lionfish recipes

16 ounce lionfish fillet, cut in 2-ounce portions
tempura batter mix, available in grocery stores
8 mini rolls/buns oil for deep fat fryer remoulade sauce, available in grocery stores

First, prepare the Asian slaw (recipe below). Preheat oil in deep fat fryer on high. While oil is heating, place 2 buns on each of the 4 plates with tops set aside. (Optional: lightly butter top and bottom of mini bun and toast.) Coat front and back of lionfish with tempura batter mix. Test oil by sprinkling a touch of batter in oil. If the batter sizzles and rolls, the oil is hot enough. Turn down fryer one notch and carefully place lionfish in oil. Cook until golden brown. Place 2 lionfish fillets on bottom of each bun. Top with a heaping tablespoon of slaw. Add one teaspoon of remoulade on slaw. Place top bun on slider. Assemble remaining sliders.

Asian Slaw

32 ounce shredded red cabbage
4 tablespoons red bell peppers, diced
4 tablespoons chives, chopped
4 teaspoons white sesame seeds
4 tablespoons sesame oil
4 tablespoons white vinegar
salt and pepper

Mix all slaw ingredients together. Salt and pepper to taste. Refrigerate for 1 hour prior to serving on lionfish sliders.

Eat ‘Em to Beat ‘Em!

Movement Urges Adding Lionfish to Diet

Much like the species itself, a movement that first began in Bermuda to put lionfish on the menu has spread, with conservationists and marine scientists suggesting that this invasive species to the Atlantic become part of our regular diets.

Lionfish are native to the South Pacific and Indian oceans, but ever since the colorful species appeared off the coast of Florida several decades ago and began proliferating up and down the East Coast, they’ve been wreaking havoc among native marine life.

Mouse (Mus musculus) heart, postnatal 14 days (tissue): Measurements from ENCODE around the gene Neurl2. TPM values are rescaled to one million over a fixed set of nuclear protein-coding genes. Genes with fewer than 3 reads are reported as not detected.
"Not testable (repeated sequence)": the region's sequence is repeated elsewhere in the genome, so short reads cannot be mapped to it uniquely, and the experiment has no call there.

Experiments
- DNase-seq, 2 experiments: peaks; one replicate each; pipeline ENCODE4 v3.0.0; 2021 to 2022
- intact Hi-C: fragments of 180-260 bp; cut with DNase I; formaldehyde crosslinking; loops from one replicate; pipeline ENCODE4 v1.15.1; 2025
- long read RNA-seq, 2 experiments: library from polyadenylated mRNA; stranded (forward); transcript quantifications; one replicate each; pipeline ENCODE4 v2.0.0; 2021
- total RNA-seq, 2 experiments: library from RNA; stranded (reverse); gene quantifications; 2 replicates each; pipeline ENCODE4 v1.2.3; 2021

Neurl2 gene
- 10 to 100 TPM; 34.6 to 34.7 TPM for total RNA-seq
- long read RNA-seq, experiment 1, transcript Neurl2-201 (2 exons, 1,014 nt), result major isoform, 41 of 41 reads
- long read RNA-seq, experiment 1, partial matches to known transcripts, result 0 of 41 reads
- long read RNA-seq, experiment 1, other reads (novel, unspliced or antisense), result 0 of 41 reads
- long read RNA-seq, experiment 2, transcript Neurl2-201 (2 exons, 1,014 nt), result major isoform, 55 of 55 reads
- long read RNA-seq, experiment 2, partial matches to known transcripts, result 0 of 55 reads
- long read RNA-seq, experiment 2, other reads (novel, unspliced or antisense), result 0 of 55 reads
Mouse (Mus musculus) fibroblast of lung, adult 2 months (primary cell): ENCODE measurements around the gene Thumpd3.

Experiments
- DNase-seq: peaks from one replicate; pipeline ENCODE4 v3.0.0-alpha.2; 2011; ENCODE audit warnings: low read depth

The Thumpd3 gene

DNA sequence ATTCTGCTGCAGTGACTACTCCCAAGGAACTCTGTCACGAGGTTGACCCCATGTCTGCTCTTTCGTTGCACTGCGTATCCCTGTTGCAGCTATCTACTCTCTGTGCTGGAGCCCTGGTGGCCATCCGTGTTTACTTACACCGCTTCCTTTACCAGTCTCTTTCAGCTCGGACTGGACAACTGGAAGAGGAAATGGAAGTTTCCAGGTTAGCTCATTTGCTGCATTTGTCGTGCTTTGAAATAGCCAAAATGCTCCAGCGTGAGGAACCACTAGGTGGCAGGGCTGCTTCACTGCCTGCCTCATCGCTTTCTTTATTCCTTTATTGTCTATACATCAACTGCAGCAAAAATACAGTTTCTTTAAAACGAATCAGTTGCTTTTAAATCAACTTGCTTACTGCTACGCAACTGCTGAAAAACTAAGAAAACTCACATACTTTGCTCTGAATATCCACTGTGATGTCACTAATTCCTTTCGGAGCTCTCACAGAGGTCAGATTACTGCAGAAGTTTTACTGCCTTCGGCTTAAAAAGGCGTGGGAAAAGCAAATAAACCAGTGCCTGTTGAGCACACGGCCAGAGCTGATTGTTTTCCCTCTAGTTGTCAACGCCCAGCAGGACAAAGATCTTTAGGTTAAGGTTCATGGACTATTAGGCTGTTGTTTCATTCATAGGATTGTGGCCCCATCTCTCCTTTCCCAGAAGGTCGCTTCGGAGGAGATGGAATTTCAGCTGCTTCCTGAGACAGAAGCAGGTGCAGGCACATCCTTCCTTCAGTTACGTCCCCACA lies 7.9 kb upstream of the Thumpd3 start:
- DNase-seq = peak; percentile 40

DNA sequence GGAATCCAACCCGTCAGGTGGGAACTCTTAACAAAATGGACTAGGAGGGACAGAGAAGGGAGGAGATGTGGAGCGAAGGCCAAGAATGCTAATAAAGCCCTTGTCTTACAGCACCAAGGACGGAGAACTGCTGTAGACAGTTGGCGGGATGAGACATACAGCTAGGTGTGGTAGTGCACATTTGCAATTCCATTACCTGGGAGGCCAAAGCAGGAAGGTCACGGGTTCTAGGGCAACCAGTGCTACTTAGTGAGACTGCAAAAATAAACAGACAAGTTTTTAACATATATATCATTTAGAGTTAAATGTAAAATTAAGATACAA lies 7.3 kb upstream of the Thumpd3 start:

It’s believed that lionfish prey on nearly 100 different native species in the Atlantic.

One answer to the lionfish problem has been to serve them up for dinner – a practice that is not only a yummy one but also a sustainable one. And the delicacy is just beginning to show up on the radar locally.

In fact, lionfish has been the star of the show a few times at the N.C. Aquarium’s Seafood Series cooking class in which local chefs of popular restaurants feature a sustainable local catch.  While it’s not likely that you’ll find it on many menus or at the seafood market yet, don’t be surprised if that changes quickly.

Currently, divers use spears to harvest the majority of the lionfish
being consumed. The good news is that there is no such thing as harvesting too many lionfish since the ideal scenario would be to rid the Atlantic of the species.

Another bonus to eating lionfish, aside from it being a tasty fish, is that is has low levels of mercury, likely because these predators primarily consume small fish. Lionfish are also high in Omega 3 fatty acids and low in Omega 6. That’s good news for your cholesterol.

Fans have described lionfish has having moist, flaky meat that has a buttery taste. A quick internet search will prove that there are dozens of ways to cook and serve this invader. And who knows, before we know it, it may show up alongside flounder and rockfish in our local supermarket.

One thing is certain. It’s a meal we can feel good about eating. 

Coastal areas everywhere are onboard the #eatlionfish campaign!